Sherlock blinked, "What?" Mycroft could not tell if his brother's confusion was genuine, or if he simply did not want to talk about it. Mycroft hesitated; Holmes' did not discuss emotions, the past….sentiment. More to the point, he and Sherlock never discussed such trivial, normal things.

Then again, Sherlock was about to embark on the most dangerous and difficult case of his life; both of them knew it was possible that he would never return, and Mycroft was the only one, with the exception of Miss Hooper, who knew that he was alive.

Much as they both rued change, a slight adjustment in their relationship seemed necessary.

"Your Mind Palace," Mycroft said finally, "You told me you changed it to a Laboratory, but John referred to it as a Palace." Sherlock's face was expressionless, and it took all of Mycroft's considerable will to hold his gaze, "When did you change it back?"

Sherlock cocked his head and stared at Mycroft with narrowed eyes. It was nearly half a minute before he sighed, a deep, tired sigh that seemed to say everything and nothing. Then he straightened himself, and said slowly, "It was always a Palace." Then he smirked, a strange smirk that was both conceited and strangely sad. How foolish you are to think I am able to simply delete you.

"Ah," because even emotionally competent individuals would not be able to describe the staggering wave of…was there even a word? Relief, gratitude, love? None of them sufficed.

Nevertheless, he could not simply walk out now, so he settled on saying something trite, mundane, normal…"Good luck." Good luck, dear brother, and know that I love you more than I can say, and you could never make me prouder.

Sherlock's lips peaked up in something that vaguely resembled a smile, "I thought we agreed caring is not an advantage."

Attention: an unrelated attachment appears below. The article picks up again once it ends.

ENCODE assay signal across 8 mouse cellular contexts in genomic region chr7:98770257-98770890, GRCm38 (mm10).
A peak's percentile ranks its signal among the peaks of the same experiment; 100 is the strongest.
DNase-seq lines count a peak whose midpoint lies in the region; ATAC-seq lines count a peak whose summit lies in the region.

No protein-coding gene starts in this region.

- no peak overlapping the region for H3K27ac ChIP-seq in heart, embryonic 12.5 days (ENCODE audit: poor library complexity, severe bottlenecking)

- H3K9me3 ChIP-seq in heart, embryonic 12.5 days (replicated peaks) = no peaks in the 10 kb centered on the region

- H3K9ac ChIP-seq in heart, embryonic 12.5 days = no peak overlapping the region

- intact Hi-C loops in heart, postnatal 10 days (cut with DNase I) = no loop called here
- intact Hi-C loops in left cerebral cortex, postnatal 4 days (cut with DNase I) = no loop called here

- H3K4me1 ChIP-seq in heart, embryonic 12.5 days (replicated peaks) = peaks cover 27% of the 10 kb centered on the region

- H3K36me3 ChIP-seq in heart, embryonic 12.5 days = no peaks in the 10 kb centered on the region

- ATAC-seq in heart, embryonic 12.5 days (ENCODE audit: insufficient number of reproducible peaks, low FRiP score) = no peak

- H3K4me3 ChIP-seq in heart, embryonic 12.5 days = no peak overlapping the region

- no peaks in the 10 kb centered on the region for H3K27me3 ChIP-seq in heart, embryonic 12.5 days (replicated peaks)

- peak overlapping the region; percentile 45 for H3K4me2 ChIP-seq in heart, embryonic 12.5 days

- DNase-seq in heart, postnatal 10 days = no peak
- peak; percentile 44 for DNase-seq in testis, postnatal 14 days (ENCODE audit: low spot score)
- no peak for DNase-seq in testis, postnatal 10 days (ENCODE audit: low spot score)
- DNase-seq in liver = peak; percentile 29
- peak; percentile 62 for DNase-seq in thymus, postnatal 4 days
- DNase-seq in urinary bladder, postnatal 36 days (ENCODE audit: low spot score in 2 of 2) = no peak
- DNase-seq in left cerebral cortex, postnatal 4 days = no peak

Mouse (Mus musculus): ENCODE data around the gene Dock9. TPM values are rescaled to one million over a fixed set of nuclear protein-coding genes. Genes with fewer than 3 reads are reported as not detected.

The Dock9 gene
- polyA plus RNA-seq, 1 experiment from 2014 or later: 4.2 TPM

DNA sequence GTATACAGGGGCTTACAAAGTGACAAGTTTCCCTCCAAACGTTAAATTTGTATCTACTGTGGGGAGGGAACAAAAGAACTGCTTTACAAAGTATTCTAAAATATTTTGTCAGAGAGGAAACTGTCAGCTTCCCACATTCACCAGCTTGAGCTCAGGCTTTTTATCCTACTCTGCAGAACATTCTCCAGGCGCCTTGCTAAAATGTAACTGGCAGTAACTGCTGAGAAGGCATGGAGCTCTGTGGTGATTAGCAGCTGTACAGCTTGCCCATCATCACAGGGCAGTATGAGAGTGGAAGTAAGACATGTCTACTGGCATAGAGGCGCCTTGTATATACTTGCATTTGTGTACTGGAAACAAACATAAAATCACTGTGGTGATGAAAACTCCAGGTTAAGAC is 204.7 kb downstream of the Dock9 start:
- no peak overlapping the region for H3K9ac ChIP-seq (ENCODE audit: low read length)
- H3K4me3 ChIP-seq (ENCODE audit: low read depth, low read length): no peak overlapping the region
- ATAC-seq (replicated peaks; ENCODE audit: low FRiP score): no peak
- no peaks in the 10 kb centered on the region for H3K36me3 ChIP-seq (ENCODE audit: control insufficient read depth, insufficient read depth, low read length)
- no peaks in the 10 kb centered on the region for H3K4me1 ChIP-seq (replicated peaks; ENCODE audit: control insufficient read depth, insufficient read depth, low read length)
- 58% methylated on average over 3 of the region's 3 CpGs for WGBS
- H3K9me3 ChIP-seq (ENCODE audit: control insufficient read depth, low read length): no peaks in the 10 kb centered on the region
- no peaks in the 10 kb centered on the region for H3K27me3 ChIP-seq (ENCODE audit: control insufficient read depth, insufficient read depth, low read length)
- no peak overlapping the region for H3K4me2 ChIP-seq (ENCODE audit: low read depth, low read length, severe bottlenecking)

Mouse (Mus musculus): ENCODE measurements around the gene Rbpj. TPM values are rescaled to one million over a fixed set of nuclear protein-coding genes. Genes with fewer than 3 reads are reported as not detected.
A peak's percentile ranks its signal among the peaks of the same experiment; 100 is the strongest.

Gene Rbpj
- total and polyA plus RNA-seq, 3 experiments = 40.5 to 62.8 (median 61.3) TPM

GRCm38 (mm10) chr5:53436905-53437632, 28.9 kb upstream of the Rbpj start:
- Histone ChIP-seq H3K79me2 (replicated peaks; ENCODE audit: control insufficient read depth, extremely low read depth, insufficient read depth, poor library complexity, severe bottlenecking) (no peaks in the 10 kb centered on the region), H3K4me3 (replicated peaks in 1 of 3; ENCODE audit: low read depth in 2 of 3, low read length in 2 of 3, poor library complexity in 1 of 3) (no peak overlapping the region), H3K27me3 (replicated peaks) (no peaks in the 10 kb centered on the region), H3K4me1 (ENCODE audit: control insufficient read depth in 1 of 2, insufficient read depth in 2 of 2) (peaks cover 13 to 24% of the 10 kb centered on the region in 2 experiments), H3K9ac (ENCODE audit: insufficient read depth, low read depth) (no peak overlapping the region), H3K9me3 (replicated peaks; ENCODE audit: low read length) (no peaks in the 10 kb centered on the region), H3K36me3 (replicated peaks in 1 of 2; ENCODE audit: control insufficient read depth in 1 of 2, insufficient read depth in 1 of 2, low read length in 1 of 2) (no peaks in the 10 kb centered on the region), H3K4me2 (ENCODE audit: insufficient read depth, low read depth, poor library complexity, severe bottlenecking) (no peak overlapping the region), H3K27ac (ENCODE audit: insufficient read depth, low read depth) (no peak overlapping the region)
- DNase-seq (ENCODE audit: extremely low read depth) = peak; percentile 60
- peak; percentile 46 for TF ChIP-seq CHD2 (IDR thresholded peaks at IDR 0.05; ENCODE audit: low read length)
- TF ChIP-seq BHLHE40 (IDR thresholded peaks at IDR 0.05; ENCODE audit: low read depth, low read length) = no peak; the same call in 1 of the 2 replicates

Mycroft smiled. You know you were always the exception. "Goodbye Sherlock."

"Goodbye Mycroft," Sherlock said, without any sarcasm. And thank you.

The Elder Holmes nodded, because he knew what his brother's silent gratitude really meant. A strange, foreign lump rose in his throat; it was time to leave before he broke down competely. With a final nod to his brother, Mycroft turned and left the room.

He did not try to be there when Sherlock slipped away. Everything there was to say (and not say) had been said (and spoken in silence), and Mycroft knew his brother would prefer to begin his journey in solitude. Instead, the Elder Holmes got nine-and-a-half hours of sleep-by far the longest night's rest he had had in nearly three years-showered, and dressed leisurely before heading downstairs.

The house was silent; perhaps Mummy had finally drifted off to sleep. Mycroft felt a brief twang of guilt for their deception, but Sherlock was right, it could not be helped, so Mycroft deleted the feeling.

He instructed the cook to prepare him an omelet and, while he waited, wandered outside to check the post box. He opened the box and smiled; Sherlock had taken everything, including the mobile Mycroft had ordered placed there. Still smiling, he strolled back into the house, settled himself at the dining room table with his laptop, his omelet, and a cup of tea, and began attacking his mountain of work. The first order of business was to set up level four protection around John Watson, Mrs. Hudson, Molly Hooper, and Greg Lestrade. While he had no doubt Sherlock successfully convinced the world that he was dead, once he started eliminating some of the key strands of Moriarty's web, someone would undoubtedly realize the truth, and the lives of Sherlock's friends would be in peril again. Mycroft was determined to prevent this eventuality, without their knowledge of course. John in particular was already more than ready to kill him.